The freshman school year perspective

lla de Jong—Staff Writer

We cried. We laughed. We missed out. We experienced change that affected our lives. We cried, and we moved on. We did things differently. We went through a lot, to say the least. For us freshman, our senior year ended on an unusual note and so did the start to our college years. 

From high school graduation, to senior prom, to the first day of college, everyone else’s “normal” experience with this part of life contrasted with ours. For what some call the “best part of your lives,” ours were a far cry from how we had dreamed them up to be as we laid in our beds as freshmen in high school. It all came with a lot of heartache. We felt as if we were the unlucky class—missing a transition from high school to college. 

In the fall, classes started, and we met others for the first time with mask-covered faces. Some of our classes met in-person and others were relegated to virtual get-togethers. 

For sporting events, we crossed our fingers a volleyball player would give us a ticket to a game. And, sometimes, some of us we were not allowed to enter the football stadium at all. 

We glanced at our freshman-year schedule and crossed off cancelled event after cancelled event. We hoped we would still make friends despite these missed-out-on social experiences and our confinement to same-gender dorms. 

We hoped things would change.

And they did, eventually. We took off our masks and walked around campus buildings and saw each other’s smiling faces. We went to the last home volleyball game with all our friends. We traveled with the football team to cheer them on in their first-ever playoff game. We put down our new friend as our roommate for next year. On Friday night, we watched a movie in a dorm with both guys and girls. On Saturday night, we went to Culvers for some concrete mixers with our new life-long friends.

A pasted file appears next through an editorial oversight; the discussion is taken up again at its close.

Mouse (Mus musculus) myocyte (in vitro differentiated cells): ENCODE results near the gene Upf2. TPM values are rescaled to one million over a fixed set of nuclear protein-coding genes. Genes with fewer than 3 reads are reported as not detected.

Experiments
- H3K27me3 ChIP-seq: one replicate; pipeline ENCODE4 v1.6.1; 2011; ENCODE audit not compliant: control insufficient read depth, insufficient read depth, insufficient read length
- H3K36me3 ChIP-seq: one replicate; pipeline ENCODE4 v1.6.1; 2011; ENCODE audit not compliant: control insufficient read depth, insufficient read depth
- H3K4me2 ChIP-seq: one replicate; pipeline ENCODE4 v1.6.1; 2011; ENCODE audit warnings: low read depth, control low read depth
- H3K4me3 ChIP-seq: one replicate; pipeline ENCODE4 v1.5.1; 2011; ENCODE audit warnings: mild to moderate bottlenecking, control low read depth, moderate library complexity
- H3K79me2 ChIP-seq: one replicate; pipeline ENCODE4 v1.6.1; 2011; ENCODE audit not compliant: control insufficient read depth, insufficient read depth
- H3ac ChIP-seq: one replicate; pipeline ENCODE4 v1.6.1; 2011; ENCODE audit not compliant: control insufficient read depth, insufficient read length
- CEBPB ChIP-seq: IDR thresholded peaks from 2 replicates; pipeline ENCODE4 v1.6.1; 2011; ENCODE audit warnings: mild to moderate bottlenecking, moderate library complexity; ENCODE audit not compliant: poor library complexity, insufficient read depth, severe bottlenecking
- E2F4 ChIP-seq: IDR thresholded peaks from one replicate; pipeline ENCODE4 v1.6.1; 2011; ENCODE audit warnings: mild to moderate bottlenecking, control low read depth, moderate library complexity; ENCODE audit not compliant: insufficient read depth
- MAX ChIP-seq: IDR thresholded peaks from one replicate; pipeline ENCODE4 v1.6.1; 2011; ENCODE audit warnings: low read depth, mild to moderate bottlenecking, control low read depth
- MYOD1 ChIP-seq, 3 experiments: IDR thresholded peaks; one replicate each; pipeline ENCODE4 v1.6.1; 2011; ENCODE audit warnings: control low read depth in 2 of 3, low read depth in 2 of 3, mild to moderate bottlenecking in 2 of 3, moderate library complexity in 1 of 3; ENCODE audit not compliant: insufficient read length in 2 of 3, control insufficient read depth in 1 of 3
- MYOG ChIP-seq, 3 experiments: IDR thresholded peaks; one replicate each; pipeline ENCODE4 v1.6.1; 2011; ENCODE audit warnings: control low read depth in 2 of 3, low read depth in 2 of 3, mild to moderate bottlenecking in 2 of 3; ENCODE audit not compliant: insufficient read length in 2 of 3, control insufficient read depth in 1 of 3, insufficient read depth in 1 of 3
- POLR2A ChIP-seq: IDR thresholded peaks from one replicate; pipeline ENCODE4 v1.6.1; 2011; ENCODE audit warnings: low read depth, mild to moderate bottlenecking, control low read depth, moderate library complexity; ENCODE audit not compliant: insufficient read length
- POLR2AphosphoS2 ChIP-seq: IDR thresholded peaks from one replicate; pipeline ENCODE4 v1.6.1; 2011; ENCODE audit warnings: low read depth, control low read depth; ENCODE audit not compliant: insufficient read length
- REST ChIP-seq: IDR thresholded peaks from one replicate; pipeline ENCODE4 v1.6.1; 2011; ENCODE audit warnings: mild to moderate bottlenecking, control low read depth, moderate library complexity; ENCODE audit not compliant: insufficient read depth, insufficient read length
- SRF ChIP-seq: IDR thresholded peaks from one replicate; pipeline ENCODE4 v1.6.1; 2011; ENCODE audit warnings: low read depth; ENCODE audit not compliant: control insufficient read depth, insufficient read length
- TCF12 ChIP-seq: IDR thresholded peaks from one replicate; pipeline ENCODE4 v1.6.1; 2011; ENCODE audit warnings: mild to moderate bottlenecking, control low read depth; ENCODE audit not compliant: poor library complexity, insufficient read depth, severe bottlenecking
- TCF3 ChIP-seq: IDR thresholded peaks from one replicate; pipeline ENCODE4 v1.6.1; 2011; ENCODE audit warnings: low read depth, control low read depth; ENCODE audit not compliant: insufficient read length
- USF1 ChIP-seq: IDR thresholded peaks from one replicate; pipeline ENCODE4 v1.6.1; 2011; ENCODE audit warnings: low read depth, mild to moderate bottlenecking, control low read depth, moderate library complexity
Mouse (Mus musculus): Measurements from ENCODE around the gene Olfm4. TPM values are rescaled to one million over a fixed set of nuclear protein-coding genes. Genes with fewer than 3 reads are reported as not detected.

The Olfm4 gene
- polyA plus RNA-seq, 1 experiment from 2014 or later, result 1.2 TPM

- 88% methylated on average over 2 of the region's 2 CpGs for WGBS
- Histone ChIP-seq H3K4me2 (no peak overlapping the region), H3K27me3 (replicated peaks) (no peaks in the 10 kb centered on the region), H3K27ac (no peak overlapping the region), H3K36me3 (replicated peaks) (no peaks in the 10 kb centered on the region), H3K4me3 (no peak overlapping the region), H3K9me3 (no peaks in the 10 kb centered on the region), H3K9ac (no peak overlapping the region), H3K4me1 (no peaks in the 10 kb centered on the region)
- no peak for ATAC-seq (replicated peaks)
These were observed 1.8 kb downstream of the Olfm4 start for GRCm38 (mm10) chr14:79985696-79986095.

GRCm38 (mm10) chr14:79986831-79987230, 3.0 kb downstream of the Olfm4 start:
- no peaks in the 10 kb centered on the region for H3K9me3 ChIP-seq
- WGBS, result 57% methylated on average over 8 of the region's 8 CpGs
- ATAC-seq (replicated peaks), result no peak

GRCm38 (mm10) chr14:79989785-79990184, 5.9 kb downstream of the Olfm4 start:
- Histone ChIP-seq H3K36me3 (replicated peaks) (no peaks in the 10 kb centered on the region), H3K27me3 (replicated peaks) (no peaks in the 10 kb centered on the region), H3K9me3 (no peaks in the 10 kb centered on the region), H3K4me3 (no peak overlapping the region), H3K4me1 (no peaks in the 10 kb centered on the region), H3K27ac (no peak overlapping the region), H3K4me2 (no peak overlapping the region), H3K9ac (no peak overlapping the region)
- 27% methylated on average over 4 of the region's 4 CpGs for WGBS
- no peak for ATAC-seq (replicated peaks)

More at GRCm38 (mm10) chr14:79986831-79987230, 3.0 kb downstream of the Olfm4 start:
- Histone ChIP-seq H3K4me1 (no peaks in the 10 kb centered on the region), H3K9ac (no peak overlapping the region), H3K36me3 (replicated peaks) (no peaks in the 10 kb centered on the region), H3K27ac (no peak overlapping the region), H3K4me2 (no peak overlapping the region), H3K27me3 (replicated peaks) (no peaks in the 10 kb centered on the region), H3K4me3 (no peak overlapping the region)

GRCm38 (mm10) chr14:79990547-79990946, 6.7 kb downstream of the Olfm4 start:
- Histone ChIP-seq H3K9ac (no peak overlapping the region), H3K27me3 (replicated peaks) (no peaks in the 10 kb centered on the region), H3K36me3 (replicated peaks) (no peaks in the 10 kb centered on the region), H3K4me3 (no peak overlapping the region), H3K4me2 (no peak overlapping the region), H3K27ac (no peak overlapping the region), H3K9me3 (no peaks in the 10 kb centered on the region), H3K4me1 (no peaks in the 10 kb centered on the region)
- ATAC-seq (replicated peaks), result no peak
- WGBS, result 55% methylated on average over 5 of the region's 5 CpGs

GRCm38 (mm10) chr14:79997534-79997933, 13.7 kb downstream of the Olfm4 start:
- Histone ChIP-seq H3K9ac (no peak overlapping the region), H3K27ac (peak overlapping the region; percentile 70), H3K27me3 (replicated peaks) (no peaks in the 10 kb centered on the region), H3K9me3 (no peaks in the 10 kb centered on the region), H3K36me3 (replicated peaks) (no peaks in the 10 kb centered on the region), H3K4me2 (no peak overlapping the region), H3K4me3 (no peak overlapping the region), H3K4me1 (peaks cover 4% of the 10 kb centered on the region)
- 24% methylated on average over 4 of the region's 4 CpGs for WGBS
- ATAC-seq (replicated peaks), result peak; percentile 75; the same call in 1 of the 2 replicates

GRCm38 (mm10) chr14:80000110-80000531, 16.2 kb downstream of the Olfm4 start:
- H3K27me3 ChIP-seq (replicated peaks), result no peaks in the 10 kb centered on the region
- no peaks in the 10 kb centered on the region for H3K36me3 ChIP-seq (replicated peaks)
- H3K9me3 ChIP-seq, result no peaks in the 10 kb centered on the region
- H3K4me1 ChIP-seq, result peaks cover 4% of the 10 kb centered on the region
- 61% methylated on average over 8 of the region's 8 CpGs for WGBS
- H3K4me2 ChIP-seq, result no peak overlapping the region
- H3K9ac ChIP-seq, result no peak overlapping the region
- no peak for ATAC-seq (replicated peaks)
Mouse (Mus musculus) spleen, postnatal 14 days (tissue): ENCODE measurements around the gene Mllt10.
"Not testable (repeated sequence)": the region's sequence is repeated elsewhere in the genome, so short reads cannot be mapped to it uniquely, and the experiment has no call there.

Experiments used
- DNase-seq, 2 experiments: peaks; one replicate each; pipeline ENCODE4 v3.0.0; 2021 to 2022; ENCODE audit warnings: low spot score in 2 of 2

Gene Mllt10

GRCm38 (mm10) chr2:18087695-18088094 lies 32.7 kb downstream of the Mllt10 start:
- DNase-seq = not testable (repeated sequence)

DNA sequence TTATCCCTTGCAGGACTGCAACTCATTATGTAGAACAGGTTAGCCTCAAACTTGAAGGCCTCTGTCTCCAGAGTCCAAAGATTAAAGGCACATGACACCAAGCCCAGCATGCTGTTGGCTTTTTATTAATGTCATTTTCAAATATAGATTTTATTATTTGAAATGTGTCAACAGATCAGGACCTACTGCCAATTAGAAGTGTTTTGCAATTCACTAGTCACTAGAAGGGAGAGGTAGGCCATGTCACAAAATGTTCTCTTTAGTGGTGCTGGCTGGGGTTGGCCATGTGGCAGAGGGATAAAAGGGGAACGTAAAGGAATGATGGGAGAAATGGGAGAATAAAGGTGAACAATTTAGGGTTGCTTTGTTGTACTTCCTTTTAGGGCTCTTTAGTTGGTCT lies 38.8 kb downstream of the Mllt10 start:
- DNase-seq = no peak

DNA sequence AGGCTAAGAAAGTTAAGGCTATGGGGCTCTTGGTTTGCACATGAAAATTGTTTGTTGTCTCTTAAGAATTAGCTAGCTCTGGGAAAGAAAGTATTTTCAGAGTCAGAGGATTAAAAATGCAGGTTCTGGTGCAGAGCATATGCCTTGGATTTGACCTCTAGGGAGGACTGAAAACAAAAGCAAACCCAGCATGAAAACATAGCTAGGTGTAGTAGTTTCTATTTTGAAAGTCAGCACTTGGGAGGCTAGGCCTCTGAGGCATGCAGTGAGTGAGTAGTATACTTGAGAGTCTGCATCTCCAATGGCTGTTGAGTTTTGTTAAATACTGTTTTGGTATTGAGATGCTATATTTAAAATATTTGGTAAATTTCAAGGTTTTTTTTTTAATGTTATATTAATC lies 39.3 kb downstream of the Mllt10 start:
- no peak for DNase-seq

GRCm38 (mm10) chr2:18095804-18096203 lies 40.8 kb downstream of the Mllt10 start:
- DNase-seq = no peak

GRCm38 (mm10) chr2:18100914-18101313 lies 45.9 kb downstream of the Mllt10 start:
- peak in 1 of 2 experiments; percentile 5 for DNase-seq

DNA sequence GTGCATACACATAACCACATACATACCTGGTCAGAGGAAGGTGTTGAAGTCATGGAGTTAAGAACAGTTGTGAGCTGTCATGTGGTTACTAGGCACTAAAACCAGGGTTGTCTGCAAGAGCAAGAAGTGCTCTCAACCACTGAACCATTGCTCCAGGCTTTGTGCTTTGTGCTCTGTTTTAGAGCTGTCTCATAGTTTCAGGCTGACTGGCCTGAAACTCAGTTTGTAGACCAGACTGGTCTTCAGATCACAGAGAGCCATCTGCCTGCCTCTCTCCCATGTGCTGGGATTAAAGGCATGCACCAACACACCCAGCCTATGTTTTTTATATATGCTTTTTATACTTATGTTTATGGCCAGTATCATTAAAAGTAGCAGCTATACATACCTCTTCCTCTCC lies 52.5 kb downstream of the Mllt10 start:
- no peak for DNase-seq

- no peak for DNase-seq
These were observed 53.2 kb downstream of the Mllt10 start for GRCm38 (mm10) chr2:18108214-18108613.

We learned a lot. 

I learned it is okay to spend time at home with my family at the end of the semester because in college I would go month after month without seeing them. I learned to be thankful to attend multiple in-person classes as my friends around the nation were stuck in their dorms on Zoom classes. I recognized the unfairness of my complaints about event cancellations as others around the world were losing their jobs and not knowing how to provide necessities for their families. I learned sometimes change is good. I learned to be thankful for what I have and where I am. I learned to trust in God no matter what.

We have been through a lot, but we have grown. We might not have had the perfect transition from high school to college or the ideal start to the “best days of our lives”, but we learned more important lessons about life. We learned more about ourselves and how to face adversity. We learned that life is messy, and this world is crazy, but we have a God greater than a pandemic. In Isaiah 41:10, the writer says, “So do not fear, for I am with you; do not be dismayed, for I am your God. I will strengthen you and help you; I will uphold you with my righteous right hand”.

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